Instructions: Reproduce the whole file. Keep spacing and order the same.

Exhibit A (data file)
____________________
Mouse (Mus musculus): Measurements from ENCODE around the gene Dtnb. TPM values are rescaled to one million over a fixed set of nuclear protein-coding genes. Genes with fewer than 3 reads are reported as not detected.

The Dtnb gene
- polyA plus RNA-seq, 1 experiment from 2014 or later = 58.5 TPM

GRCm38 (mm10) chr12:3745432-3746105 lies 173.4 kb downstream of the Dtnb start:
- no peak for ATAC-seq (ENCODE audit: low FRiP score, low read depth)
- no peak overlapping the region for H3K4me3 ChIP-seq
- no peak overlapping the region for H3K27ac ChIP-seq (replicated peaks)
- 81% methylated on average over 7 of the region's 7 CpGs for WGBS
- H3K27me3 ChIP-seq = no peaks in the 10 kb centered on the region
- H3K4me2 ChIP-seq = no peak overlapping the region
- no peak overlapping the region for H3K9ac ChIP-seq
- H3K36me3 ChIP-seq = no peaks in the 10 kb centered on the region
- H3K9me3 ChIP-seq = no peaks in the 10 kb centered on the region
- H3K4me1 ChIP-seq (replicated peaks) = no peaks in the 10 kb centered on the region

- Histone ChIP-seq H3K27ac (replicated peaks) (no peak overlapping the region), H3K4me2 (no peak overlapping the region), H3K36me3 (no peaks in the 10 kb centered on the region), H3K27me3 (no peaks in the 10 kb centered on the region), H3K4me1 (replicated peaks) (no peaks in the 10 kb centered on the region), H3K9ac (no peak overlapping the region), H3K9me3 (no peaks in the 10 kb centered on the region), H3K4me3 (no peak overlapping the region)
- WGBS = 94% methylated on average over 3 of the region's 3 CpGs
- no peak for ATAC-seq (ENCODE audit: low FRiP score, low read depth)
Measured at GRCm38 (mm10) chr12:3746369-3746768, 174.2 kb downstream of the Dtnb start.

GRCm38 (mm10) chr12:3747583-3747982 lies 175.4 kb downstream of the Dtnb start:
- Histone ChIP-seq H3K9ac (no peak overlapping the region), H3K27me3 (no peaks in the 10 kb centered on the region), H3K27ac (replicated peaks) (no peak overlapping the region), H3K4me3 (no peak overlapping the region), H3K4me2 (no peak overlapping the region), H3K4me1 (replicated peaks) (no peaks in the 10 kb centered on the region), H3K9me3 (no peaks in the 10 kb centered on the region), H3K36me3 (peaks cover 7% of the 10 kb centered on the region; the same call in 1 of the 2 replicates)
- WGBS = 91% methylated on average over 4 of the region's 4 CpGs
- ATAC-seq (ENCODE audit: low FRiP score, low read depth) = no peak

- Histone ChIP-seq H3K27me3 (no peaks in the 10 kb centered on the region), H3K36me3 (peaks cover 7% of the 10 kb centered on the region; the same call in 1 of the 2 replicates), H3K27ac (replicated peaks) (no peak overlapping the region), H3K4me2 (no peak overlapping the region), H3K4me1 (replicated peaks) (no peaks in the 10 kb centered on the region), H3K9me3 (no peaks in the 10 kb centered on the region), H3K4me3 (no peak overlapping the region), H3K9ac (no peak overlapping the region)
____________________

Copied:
Mouse (Mus musculus): Measurements from ENCODE around the gene Dtnb. TPM values are rescaled to one million over a fixed set of nuclear protein-coding genes. Genes with fewer than 3 reads are reported as not detected.

The Dtnb gene
- polyA plus RNA-seq, 1 experiment from 2014 or later = 58.5 TPM

GRCm38 (mm10) chr12:3745432-3746105 lies 173.4 kb downstream of the Dtnb start:
- no peak for ATAC-seq (ENCODE audit: low FRiP score, low read depth)
- no peak overlapping the region for H3K4me3 ChIP-seq
- no peak overlapping the region for H3K27ac ChIP-seq (replicated peaks)
- 81% methylated on average over 7 of the region's 7 CpGs for WGBS
- H3K27me3 ChIP-seq = no peaks in the 10 kb centered on the region
- H3K4me2 ChIP-seq = no peak overlapping the region
- no peak overlapping the region for H3K9ac ChIP-seq
- H3K36me3 ChIP-seq = no peaks in the 10 kb centered on the region
- H3K9me3 ChIP-seq = no peaks in the 10 kb centered on the region
- H3K4me1 ChIP-seq (replicated peaks) = no peaks in the 10 kb centered on the region

- Histone ChIP-seq H3K27ac (replicated peaks) (no peak overlapping the region), H3K4me2 (no peak overlapping the region), H3K36me3 (no peaks in the 10 kb centered on the region), H3K27me3 (no peaks in the 10 kb centered on the region), H3K4me1 (replicated peaks) (no peaks in the 10 kb centered on the region), H3K9ac (no peak overlapping the region), H3K9me3 (no peaks in the 10 kb centered on the region), H3K4me3 (no peak overlapping the region)
- WGBS = 94% methylated on average over 3 of the region's 3 CpGs
- no peak for ATAC-seq (ENCODE audit: low FRiP score, low read depth)
Measured at GRCm38 (mm10) chr12:3746369-3746768, 174.2 kb downstream of the Dtnb start.

GRCm38 (mm10) chr12:3747583-3747982 lies 175.4 kb downstream of the Dtnb start:
- Histone ChIP-seq H3K9ac (no peak overlapping the region), H3K27me3 (no peaks in the 10 kb centered on the region), H3K27ac (replicated peaks) (no peak overlapping the region), H3K4me3 (no peak overlapping the region), H3K4me2 (no peak overlapping the region), H3K4me1 (replicated peaks) (no peaks in the 10 kb centered on the region), H3K9me3 (no peaks in the 10 kb centered on the region), H3K36me3 (peaks cover 7% of the 10 kb centered on the region; the same call in 1 of the 2 replicates)
- WGBS = 91% methylated on average over 4 of the region's 4 CpGs
- ATAC-seq (ENCODE audit: low FRiP score, low read depth) = no peak

- Histone ChIP-seq H3K27me3 (no peaks in the 10 kb centered on the region), H3K36me3 (peaks cover 7% of the 10 kb centered on the region; the same call in 1 of the 2 replicates), H3K27ac (replicated peaks) (no peak overlapping the region), H3K4me2 (no peak overlapping the region), H3K4me1 (replicated peaks) (no peaks in the 10 kb centered on the region), H3K9me3 (no peaks in the 10 kb centered on the region), H3K4me3 (no peak overlapping the region), H3K9ac (no peak overlapping the region)